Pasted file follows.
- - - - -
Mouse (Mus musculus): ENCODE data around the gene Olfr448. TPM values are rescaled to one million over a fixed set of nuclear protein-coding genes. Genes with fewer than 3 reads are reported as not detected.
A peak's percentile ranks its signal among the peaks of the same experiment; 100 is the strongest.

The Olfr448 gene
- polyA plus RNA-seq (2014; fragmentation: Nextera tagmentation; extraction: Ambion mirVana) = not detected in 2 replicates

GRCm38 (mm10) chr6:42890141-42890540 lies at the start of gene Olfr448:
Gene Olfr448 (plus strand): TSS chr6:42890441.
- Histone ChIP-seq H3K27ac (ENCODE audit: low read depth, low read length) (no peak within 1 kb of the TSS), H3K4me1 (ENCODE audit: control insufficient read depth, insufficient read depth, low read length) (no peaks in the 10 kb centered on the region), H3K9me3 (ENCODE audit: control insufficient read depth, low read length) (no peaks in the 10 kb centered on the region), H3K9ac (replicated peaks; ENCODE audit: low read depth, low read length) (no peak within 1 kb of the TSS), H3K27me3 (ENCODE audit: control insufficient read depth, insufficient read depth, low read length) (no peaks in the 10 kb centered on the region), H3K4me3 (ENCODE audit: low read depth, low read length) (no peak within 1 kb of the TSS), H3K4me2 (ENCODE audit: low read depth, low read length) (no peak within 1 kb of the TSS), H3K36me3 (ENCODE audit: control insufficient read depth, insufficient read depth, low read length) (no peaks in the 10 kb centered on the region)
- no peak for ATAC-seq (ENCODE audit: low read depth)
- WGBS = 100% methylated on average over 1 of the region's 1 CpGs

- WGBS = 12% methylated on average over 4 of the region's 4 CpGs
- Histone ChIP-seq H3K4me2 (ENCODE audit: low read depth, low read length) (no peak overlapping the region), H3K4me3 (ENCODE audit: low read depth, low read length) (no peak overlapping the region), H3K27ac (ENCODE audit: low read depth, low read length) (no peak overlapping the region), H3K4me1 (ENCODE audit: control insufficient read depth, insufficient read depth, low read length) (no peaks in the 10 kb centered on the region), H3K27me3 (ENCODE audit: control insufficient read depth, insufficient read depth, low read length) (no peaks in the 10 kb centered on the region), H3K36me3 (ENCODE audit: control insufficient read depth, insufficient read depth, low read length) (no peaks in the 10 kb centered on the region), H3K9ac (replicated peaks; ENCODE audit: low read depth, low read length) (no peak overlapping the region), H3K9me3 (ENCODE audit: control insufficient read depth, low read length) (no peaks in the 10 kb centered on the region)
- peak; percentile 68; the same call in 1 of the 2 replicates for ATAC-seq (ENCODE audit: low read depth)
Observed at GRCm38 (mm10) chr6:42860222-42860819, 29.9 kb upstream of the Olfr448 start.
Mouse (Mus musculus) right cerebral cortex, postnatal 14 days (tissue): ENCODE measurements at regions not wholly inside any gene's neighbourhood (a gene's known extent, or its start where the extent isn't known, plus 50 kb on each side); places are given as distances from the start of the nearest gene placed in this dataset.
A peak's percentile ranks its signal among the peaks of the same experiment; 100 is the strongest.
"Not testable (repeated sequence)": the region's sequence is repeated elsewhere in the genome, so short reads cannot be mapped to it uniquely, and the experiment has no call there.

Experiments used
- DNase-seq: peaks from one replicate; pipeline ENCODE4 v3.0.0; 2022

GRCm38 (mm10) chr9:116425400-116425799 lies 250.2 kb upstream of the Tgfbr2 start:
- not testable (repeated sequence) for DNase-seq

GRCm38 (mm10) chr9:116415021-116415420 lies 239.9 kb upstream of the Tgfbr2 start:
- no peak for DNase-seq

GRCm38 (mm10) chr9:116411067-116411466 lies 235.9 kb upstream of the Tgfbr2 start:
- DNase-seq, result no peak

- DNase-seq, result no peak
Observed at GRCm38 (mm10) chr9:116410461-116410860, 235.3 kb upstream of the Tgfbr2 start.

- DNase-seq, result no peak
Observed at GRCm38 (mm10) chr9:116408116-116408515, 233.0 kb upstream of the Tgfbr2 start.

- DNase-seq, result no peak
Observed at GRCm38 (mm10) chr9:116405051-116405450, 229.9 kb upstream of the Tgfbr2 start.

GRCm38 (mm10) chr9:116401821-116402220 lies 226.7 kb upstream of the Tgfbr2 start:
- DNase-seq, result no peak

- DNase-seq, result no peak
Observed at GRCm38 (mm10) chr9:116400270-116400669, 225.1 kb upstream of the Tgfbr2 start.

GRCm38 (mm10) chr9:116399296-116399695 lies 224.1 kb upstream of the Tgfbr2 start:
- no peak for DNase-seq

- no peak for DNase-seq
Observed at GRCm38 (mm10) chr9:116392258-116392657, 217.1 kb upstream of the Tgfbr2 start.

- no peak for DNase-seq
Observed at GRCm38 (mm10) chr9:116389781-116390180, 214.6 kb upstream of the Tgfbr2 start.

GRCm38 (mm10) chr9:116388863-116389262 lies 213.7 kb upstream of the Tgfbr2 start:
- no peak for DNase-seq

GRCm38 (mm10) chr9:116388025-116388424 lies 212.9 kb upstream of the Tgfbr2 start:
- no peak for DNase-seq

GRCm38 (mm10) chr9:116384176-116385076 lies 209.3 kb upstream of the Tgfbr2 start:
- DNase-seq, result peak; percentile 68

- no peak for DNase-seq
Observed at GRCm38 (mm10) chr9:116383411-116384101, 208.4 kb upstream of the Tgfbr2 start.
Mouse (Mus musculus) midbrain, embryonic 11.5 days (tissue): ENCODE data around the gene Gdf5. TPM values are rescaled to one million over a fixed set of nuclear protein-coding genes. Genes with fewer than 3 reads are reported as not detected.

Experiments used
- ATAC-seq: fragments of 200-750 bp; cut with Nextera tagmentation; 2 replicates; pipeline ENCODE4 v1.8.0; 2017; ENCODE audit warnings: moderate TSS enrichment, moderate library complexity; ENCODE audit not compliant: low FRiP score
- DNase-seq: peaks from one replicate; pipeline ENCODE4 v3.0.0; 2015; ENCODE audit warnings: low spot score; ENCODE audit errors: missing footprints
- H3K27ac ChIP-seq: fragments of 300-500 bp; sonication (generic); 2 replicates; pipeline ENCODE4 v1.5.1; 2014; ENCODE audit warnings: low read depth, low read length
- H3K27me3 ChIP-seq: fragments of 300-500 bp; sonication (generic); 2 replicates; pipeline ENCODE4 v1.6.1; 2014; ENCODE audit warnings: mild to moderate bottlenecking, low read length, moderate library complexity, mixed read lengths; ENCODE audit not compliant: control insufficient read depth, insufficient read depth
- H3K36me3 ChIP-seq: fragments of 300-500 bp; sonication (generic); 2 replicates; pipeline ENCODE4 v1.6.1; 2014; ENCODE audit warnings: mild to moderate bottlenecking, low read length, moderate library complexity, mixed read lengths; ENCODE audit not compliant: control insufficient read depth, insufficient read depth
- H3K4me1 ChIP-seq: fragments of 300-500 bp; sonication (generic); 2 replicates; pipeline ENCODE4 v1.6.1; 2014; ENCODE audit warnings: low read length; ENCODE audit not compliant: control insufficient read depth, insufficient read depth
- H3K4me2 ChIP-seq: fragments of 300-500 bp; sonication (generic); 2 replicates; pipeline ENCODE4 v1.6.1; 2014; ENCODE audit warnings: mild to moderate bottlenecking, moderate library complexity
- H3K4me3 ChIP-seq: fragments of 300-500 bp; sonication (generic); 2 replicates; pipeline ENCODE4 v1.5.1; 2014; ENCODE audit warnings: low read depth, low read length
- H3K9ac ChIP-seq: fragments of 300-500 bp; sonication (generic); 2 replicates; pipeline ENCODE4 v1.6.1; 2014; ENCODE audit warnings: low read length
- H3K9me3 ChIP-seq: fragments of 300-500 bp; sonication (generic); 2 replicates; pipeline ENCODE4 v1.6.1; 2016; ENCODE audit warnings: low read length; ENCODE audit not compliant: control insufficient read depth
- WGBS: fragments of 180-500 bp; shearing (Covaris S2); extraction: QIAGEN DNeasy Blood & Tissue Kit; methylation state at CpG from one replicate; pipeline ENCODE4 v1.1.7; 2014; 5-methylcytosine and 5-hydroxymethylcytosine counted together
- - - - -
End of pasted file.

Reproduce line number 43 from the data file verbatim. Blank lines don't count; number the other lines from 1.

GRCm38 (mm10) chr9:116388025-116388424 lies 212.9 kb upstream of the Tgfbr2 start: